Tag Archives: Charles Bronson

The Great Escape (1963, John Sturges)

While The Great Escape runs nearly three hours, director Sturges and screenwriters James Clavell and W.R. Burnett never let it feel too long. Part of the quick pace comes from the first half hour being told in something like real time and another big part of it is the aftermath of the escape taking up the last hour. So for ninety minutes, the audience is getting to know and like the characters. It gives the escape aftermath a breakneck pace, even though Sturges doesn't do much different.

The Elmer Bernstein score also plays a large part. It's frequently upbeat and congratulatory to the characters (and sometimes the audience), but Bernstein also bakes in the possibility of tragedy. The music can go from light to dark in a second and the film trains the audience to prepare for such moves.

Also contributing to the film's relative brevity is how the script pairs characters up. Usually it's a strong personage with a weaker one, but the actors do such a good job–and Sturges often sticks with scenes of characters' frailties until they're uncomfortable–the pairings are never hollow. Even Steve McQueen, who gets a huge solo set piece at the end, starts off with a sidekick or two.

Most of the acting is spectacular. Richard Attenborough might give the best performance; him or James Donald. They both have the most responsibility and it clearly weighs on them. But James Garner, McQueen, Donald Pleasence, Gordon Jackson, Hannes Messemer–also all excellent.

It's an outstanding picture.

4/4★★★★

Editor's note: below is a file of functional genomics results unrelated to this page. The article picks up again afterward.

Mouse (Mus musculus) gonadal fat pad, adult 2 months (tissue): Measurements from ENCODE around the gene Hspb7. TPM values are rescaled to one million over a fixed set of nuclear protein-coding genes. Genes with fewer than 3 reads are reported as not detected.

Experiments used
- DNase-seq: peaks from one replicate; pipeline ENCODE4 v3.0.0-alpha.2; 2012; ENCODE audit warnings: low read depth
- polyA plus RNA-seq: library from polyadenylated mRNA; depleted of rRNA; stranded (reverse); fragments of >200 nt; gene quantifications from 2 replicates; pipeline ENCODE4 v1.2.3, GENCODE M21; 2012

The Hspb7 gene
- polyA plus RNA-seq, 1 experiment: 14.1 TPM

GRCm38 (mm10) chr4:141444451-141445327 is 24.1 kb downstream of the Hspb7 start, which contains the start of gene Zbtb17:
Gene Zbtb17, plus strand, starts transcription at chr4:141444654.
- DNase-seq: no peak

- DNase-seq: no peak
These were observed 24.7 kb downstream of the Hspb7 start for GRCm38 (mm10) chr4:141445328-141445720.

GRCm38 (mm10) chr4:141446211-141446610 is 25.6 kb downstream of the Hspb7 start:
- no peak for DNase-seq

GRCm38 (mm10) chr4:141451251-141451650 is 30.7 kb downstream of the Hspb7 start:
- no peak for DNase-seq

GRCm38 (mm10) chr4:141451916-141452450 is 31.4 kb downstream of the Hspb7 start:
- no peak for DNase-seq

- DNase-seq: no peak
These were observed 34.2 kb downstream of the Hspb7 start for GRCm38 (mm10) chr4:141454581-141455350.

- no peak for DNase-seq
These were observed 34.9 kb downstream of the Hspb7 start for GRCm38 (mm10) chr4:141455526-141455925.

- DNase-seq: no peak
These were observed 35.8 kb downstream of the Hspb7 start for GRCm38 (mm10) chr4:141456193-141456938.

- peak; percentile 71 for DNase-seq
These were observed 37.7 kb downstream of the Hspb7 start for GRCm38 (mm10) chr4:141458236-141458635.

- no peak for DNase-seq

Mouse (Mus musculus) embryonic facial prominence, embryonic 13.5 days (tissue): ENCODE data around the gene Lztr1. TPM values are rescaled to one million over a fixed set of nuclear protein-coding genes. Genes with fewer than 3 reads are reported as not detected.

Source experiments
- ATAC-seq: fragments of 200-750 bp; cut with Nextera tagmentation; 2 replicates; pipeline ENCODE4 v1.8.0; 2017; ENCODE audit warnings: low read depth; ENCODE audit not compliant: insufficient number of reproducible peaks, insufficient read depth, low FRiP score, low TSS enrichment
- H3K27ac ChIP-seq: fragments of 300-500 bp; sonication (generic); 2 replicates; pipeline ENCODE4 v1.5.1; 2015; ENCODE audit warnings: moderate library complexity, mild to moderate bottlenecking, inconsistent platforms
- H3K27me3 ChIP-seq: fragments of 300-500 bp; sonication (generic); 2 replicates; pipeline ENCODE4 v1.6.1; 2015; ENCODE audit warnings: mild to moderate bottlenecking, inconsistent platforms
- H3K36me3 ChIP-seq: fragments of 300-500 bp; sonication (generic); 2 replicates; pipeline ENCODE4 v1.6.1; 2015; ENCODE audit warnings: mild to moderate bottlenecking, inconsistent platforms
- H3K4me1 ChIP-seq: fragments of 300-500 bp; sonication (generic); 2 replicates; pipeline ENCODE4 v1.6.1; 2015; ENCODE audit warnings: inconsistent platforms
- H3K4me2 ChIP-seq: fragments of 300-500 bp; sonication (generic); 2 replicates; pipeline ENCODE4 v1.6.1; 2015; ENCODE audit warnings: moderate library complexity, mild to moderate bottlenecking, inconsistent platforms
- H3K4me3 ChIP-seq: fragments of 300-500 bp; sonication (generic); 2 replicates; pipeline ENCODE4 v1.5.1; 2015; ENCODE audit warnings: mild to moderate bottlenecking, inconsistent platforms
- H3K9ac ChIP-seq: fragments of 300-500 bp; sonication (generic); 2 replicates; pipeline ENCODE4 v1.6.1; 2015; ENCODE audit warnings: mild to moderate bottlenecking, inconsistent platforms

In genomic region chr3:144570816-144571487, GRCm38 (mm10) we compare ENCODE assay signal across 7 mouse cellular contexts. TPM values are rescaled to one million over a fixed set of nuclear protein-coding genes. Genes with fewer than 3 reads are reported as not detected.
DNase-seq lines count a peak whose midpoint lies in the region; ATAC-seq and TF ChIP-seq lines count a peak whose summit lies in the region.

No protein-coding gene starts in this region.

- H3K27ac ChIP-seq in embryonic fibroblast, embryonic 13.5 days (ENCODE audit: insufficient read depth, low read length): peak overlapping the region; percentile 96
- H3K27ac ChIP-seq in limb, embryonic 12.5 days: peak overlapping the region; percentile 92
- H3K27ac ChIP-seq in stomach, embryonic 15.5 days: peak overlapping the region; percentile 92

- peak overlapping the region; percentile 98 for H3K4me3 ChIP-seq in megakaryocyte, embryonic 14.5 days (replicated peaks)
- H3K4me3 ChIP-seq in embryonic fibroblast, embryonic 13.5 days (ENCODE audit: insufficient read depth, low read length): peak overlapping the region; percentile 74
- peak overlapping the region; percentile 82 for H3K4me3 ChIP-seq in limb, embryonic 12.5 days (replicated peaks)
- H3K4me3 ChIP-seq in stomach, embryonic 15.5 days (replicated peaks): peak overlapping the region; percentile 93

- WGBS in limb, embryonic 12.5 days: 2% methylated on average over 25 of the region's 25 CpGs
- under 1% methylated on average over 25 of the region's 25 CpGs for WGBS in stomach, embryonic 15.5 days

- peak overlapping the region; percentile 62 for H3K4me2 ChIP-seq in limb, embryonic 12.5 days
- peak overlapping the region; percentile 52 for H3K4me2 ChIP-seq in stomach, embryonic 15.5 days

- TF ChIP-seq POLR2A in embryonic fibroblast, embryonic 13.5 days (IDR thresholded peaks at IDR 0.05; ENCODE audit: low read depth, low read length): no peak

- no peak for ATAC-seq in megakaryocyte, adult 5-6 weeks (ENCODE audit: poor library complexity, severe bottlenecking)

CREDITS

Produced and directed by John Sturges; screenplay by James Clavell and W.R. Burnett, based on the book by Paul Brickhill; director of photography, Daniel L. Fapp; edited by Ferris Webster; music by Elmer Bernstein; released by United Artists.

Starring Steve McQueen (Hilts), James Garner (Hendley), Richard Attenborough (Bartlett), James Donald (Ramsey), Charles Bronson (Danny), Donald Pleasence (Blythe), James Coburn (Sedgwick), Hannes Messemer (Von Luger), David McCallum (Ashley-Pitt), Gordon Jackson (MacDonald), John Leyton (Willie), Angus Lennie (Ives), Nigel Stock (Cavendish), Jud Taylor (Goff) and Robert Graf (Werner).


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The Indian Runner (1991, Sean Penn)

Halfway through The Indian Runner–I’m guessing at the location, but halfway sounds about right–there’s a stunning montage. It might be the best way to talk about the film, or at least to start talking about the film, because The Indian Runner resists any standard–or glib–entry angles. It’s a five character montage, taking place in the late evening and then the late night. David Morse lies in bed, smoking cigarette after cigarette–as close to the filter as he can accomplish–wife Valeria Golino asleep beside him, watching the Democratic Convention riots on the news. Four states away, his brother, played by Viggo Mortensen, steals a car from a man going to a birthday party (his birthday party, in fact). Mortensen’s girlfriend, Patricia Arquette, spends an evening watching Gilligan’s Island with her parents, hoping Mortensen will call. Across town from Morse, he and Mortensen’s father–Charles Bronson–watches home movies of the two as children. Penn includes the birthday party in this montage of his main characters and there’s where The Indian Runner is something. It’s frequently indescribable. This montage, where Penn is able to plummet into the depths of his characters, doesn’t have any dialogue. It takes the length of the song playing on the soundtrack. It’s like nothing else.

What Penn brings to The Indian Runner–as an auteurist–is a thorough understanding of how to apply (and I hate to use the term) pre-Miramax independent filmmaking techniques to a mainstream American story. The montage is an easy example. Not so simple is, for instance, Arquette’s constant shrieking–or the graphic child birth sequence–or Morse (a deputy sheriff) harangued by a lonely woman. Or Golino smoking pot and Morse giving her time to put it out before he sees her. Or Bronson telling Morse he’s glad he married Golino, even though she’s a Mexican. The Indian Runner is based on a Bruce Springsteen song and Penn captures that complicated pride Springsteen feels about people and being American. It’s like nothing else.